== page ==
Digital political advertising and “fake” news has become widespread on social media, is being targeted to and manipulating specific groups of voters, and could play a critical part in the anticipated Brexit elections. Yet we do not know who it is from or how it is funded but that it has already been highly effective in the US general election and the Brexit referendum in 2016.
The dark arts at work
One should bear in mind that social media has now become the main source of news for very many people, especially the young, and that traditional newspapers and TV news are in decline. So, what appears on social media is becoming of critical importance to informing people of politics and political issues. Yet in this media form, there are many dubious practices at work.
When Boris Johnson became Prime Minister (PM), thousands of people received anonymous ads on Facebook with Johnson’s face looking forward and in one the words, “These are my priorities. What are yours?” In the pre-election that is currently taking place in the UK over Brexit, Facebook is already teaming with such activity.
Just recently, part of the team behind Johnson’s successful campaign to be PM, Lynton Crosby’s CTF Partners, was revealed to be very active in unbranded “news” campaigns on Facebook.
Johnson has just appointed Dominic Cummings in his team at No. 10, as his chief special advisor or SPAD, and all ministerial SPAD’s now have to report in to No. 10. This person spear-headed the winning Vote Leave campaign in the 2016 referendum and is seen as an amoral and ruthless master practitioner in the dark arts of online manipulation. His appointment was controversial not just because of his campaigning methods but also his refusal to appear before the investigating Parliamentary committee on this and was found in contempt of Parliament.
The web of influence
Data and digital advertising are seen as crucial to the success of the referendum campaign, as also Trump’s Presidential campaign the same year. The Canadian company AggregateIQ ran targeted online campaigns on behalf of Vote Leave and have since been subject to regulatory investigation by the UK’s ICO and the Electoral Commission. It is believed that data sharing took place between several of the Leave campaigns and it is alleged that this involved the insurance billionarire and UKIP and now-Brexit Party funder Arron Banks. It is also believed that widespread data harvesting took place of millions of Facebook profiles, and there are allegations that this involved another now-defunct campany, Cambridge Analytica, owned by the American IT billionaire Robert Mercer, a Trump funder.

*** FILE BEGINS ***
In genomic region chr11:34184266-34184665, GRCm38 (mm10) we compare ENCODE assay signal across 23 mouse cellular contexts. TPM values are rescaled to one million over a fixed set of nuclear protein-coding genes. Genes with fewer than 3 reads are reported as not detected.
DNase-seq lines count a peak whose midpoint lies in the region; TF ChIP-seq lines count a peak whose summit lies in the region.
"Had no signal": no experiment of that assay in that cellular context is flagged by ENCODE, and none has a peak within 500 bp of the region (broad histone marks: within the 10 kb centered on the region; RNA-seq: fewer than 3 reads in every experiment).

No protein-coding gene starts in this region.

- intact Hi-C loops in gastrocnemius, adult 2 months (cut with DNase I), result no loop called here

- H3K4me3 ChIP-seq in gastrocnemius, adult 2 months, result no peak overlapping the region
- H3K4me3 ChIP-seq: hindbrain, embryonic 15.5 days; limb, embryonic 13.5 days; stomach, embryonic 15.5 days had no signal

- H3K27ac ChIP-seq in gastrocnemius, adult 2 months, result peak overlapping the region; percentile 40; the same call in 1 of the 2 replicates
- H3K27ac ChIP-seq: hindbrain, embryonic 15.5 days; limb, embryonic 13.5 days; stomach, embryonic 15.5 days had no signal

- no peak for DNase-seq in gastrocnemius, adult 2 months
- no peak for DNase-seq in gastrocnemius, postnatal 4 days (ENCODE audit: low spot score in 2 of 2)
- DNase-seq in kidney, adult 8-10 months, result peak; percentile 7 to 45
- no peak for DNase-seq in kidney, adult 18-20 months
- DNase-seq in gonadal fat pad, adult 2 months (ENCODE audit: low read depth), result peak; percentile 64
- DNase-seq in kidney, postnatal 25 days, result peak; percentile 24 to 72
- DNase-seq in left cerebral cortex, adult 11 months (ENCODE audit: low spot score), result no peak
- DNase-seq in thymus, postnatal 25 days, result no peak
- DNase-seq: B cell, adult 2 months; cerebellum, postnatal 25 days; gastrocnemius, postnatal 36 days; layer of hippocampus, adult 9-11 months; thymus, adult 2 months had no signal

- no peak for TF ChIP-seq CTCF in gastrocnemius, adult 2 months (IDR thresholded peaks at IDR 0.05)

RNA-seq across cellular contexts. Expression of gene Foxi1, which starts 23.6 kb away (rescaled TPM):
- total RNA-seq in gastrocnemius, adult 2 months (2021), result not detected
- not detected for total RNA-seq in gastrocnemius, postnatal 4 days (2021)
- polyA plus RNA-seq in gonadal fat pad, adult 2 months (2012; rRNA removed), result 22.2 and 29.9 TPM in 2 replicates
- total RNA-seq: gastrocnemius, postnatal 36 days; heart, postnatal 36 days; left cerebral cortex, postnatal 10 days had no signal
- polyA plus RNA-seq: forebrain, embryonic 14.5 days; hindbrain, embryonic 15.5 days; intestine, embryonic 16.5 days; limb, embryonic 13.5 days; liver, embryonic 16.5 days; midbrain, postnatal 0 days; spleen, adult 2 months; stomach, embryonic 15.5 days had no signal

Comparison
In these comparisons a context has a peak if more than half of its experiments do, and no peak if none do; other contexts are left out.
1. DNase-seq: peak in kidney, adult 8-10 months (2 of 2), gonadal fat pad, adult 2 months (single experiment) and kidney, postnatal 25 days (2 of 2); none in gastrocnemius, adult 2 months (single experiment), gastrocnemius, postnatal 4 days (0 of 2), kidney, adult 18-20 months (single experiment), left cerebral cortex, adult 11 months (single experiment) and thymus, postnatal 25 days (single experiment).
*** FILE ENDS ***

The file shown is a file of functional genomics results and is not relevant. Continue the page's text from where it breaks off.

Issues in need of attention
It should be said that the Leave campaign are not alone and that a wide range of political organisations are active online and in social media. Marketing people will tell you that the cheapest and most effective way to push a message is to build and massively utilise a presence on social media.
The issue here is the lack of regulation, available for advertising offline but not yet online. A key concern is the lack of transparency. There is a lack of regulatory obligations to disclose who is running these campaigns, who their backers are, how they obtain their data, how it is being used, how far privacy is being respected by them (although in the EU, GDPR is at last providing some protection), how the recipients are selected, or how the messaging is adapted to individuals. Moreover enforcement appears to be weak.
If Facebook, Google and other can build detailed profiles of individuals for targeted marketing to influence buying behaviour, so too can political organisations and lobbyists conduct political advertising with undisclosed and potentially controversial agendas.
Here is an excellent TED talk by the investigative journalist Carole Cadwalladr on the subject (Note: this talk is one of the issues that are subject to litigation by Banks against Carole, alleging libel. She is counter-suing alleging harrassment. Many consider that Banks is using his very considerable wealth to silence her. Please treat the video as Carole’s views): click here